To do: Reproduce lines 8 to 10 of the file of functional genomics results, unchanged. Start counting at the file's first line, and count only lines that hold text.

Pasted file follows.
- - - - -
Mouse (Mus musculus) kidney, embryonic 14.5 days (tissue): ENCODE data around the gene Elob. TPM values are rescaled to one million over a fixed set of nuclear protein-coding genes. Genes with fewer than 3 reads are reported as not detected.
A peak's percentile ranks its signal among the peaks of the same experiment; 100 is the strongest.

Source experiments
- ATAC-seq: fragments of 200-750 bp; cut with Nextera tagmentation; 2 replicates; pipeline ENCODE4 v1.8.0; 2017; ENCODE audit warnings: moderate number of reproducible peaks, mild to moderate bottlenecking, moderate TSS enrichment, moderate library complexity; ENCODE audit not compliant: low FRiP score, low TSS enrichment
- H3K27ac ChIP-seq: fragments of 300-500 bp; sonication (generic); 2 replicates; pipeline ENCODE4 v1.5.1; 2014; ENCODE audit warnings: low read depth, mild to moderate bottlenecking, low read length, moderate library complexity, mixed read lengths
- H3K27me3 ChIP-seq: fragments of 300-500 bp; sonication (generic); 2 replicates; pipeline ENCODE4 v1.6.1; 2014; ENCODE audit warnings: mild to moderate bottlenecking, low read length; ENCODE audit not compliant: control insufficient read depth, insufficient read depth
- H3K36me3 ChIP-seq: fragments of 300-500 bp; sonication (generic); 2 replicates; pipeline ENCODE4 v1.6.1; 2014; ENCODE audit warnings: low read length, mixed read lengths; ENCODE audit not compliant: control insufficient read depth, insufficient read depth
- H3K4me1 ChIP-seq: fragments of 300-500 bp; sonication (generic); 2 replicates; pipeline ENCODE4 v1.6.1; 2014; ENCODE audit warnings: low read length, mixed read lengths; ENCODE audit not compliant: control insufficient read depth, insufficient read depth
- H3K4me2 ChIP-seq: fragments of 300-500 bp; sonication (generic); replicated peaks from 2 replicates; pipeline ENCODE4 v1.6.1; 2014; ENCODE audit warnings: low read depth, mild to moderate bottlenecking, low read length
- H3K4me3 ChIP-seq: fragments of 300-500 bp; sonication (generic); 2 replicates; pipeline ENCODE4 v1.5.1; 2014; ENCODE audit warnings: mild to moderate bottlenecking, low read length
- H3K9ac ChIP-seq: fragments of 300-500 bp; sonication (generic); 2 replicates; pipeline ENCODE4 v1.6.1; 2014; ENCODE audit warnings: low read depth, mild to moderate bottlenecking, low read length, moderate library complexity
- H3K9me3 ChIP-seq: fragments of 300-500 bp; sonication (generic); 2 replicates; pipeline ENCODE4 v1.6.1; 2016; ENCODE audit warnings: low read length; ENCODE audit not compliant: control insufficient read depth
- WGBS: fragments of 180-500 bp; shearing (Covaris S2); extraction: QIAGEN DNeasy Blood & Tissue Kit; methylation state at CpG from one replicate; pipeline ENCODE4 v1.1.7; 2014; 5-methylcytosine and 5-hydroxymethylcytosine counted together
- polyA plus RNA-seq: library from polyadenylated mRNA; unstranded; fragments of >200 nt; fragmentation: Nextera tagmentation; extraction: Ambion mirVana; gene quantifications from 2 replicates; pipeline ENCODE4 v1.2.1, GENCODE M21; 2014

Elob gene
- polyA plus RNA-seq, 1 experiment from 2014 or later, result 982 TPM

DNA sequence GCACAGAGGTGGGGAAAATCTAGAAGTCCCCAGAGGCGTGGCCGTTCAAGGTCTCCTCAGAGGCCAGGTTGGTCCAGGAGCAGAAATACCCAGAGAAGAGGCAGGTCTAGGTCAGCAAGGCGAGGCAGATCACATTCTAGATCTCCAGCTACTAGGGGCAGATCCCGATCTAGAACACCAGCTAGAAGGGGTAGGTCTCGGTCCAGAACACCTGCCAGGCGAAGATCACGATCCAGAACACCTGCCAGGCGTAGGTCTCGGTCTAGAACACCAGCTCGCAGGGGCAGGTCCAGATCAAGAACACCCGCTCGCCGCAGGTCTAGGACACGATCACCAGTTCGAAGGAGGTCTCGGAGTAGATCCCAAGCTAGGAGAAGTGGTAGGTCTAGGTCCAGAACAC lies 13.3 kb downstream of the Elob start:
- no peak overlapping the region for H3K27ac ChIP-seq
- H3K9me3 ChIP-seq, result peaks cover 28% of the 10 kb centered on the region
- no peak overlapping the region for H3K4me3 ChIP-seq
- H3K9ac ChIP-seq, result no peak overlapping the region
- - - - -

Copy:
- H3K4me1 ChIP-seq: fragments of 300-500 bp; sonication (generic); 2 replicates; pipeline ENCODE4 v1.6.1; 2014; ENCODE audit warnings: low read length, mixed read lengths; ENCODE audit not compliant: control insufficient read depth, insufficient read depth
- H3K4me2 ChIP-seq: fragments of 300-500 bp; sonication (generic); replicated peaks from 2 replicates; pipeline ENCODE4 v1.6.1; 2014; ENCODE audit warnings: low read depth, mild to moderate bottlenecking, low read length
- H3K4me3 ChIP-seq: fragments of 300-500 bp; sonication (generic); 2 replicates; pipeline ENCODE4 v1.5.1; 2014; ENCODE audit warnings: mild to moderate bottlenecking, low read length